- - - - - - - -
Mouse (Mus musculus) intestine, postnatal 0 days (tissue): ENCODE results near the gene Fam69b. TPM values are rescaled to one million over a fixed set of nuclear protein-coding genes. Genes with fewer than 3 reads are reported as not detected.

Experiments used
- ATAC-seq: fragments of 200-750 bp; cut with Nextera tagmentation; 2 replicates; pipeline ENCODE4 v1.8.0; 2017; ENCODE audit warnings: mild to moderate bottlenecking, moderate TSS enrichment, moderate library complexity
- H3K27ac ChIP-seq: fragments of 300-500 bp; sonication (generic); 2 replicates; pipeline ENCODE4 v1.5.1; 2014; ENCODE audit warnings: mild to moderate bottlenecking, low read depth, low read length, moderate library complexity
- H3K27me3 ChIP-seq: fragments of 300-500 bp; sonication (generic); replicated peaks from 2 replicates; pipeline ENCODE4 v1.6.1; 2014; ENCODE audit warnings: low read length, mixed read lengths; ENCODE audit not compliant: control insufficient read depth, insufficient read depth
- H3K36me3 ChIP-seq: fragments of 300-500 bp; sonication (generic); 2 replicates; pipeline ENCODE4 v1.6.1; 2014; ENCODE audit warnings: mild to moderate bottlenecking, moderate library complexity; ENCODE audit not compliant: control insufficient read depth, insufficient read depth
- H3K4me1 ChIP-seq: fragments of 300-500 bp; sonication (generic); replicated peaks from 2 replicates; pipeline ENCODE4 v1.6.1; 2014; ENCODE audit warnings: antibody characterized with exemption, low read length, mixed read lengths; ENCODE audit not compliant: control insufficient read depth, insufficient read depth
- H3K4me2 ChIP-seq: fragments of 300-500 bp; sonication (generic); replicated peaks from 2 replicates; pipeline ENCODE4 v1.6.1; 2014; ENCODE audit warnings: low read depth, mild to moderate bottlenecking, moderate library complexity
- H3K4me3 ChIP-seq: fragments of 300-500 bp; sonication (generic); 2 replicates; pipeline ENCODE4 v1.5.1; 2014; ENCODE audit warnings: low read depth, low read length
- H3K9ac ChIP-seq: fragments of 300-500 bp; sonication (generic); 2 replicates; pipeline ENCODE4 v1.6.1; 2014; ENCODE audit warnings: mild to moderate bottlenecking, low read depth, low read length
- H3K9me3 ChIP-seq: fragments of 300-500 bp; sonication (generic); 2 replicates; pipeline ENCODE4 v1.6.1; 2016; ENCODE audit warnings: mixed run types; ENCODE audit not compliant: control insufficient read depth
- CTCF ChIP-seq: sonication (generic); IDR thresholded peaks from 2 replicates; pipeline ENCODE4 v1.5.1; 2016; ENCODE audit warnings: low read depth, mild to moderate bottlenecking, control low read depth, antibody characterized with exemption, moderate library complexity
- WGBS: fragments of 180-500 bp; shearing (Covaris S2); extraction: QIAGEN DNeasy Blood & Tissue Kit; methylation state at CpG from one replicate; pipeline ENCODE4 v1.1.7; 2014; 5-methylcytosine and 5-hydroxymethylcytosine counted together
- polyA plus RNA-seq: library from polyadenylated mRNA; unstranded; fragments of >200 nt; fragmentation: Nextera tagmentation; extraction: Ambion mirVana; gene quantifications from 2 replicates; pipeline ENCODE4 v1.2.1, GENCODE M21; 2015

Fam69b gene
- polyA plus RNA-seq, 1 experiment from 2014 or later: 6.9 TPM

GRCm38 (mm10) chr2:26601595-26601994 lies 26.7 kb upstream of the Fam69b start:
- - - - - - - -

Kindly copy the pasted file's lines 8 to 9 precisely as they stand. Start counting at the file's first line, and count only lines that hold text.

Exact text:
- H3K4me2 ChIP-seq: fragments of 300-500 bp; sonication (generic); replicated peaks from 2 replicates; pipeline ENCODE4 v1.6.1; 2014; ENCODE audit warnings: low read depth, mild to moderate bottlenecking, moderate library complexity
- H3K4me3 ChIP-seq: fragments of 300-500 bp; sonication (generic); 2 replicates; pipeline ENCODE4 v1.5.1; 2014; ENCODE audit warnings: low read depth, low read length